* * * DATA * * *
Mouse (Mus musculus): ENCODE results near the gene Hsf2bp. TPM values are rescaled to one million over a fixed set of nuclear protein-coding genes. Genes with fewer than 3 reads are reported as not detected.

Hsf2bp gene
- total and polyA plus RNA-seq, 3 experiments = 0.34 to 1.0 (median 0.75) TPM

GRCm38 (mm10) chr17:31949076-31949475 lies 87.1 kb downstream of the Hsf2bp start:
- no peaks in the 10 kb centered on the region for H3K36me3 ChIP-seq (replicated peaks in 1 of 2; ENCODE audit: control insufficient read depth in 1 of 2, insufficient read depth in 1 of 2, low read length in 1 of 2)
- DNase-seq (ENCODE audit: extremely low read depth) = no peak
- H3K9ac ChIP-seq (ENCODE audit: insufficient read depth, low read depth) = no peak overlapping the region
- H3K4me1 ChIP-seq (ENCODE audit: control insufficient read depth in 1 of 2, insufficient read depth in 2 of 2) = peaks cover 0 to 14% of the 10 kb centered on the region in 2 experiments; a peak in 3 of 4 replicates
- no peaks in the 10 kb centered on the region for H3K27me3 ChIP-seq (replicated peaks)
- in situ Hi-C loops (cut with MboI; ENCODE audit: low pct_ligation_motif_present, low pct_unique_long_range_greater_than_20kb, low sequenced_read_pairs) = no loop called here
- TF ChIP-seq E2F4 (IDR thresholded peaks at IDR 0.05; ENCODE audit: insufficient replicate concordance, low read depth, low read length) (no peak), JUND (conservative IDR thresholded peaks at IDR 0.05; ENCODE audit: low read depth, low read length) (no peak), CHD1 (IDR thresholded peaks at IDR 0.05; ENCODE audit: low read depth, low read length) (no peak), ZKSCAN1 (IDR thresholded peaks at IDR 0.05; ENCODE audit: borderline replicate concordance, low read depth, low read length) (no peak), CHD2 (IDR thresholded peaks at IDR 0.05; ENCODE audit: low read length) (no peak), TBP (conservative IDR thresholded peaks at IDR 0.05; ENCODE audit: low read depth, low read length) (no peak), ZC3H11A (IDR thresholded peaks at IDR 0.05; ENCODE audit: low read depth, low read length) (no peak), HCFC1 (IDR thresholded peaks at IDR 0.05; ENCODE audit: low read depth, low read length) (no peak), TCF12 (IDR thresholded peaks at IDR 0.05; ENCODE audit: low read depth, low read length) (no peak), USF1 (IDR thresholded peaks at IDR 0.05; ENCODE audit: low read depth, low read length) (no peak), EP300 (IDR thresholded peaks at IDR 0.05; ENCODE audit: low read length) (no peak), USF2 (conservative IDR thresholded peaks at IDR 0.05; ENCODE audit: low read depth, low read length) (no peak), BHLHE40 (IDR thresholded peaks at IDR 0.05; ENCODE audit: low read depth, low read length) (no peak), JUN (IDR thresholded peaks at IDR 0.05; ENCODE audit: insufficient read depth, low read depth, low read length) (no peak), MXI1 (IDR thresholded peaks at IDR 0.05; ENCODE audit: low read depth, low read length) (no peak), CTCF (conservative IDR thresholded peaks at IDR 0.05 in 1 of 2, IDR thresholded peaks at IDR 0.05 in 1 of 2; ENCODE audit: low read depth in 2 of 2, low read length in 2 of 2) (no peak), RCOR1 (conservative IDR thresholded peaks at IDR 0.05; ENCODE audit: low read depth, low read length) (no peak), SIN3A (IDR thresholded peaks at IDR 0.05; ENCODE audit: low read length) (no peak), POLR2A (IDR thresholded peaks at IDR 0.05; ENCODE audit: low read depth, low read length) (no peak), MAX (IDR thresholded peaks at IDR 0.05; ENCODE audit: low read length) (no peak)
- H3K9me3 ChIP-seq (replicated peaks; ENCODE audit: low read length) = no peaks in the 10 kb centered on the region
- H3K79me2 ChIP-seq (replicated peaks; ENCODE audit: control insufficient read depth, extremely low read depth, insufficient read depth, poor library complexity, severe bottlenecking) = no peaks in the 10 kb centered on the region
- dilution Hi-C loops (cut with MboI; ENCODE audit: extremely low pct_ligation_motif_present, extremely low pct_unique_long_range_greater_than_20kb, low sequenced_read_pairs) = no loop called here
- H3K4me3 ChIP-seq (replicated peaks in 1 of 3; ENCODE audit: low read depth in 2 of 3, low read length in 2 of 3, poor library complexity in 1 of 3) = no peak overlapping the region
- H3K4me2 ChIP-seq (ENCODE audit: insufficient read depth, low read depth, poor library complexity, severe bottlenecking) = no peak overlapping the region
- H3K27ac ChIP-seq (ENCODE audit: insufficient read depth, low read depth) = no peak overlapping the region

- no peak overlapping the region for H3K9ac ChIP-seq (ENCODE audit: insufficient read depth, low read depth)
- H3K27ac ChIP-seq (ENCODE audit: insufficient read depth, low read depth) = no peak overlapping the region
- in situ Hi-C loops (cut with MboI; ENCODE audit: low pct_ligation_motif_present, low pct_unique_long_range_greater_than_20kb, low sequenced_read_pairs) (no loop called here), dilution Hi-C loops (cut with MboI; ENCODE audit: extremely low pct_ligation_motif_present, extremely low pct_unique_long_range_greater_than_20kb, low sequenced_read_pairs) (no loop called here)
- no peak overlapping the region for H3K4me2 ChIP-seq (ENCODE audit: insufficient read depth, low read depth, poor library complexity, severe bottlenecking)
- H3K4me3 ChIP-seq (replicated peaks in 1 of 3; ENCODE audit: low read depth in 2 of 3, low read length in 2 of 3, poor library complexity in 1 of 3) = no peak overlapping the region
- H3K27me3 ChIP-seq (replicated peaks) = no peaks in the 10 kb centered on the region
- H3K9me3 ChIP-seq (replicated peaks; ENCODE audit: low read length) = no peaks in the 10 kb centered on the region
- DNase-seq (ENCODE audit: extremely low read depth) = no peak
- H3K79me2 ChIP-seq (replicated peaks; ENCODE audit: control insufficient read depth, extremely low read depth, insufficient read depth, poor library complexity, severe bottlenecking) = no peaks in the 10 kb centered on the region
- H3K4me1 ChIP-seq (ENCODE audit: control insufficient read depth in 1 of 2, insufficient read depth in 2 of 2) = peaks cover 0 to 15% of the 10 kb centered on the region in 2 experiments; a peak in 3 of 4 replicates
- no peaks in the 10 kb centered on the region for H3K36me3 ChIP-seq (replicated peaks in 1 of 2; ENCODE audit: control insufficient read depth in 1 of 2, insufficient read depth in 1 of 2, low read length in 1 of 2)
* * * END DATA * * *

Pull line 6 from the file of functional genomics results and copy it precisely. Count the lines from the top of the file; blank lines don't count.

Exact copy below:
- DNase-seq (ENCODE audit: extremely low read depth) = no peak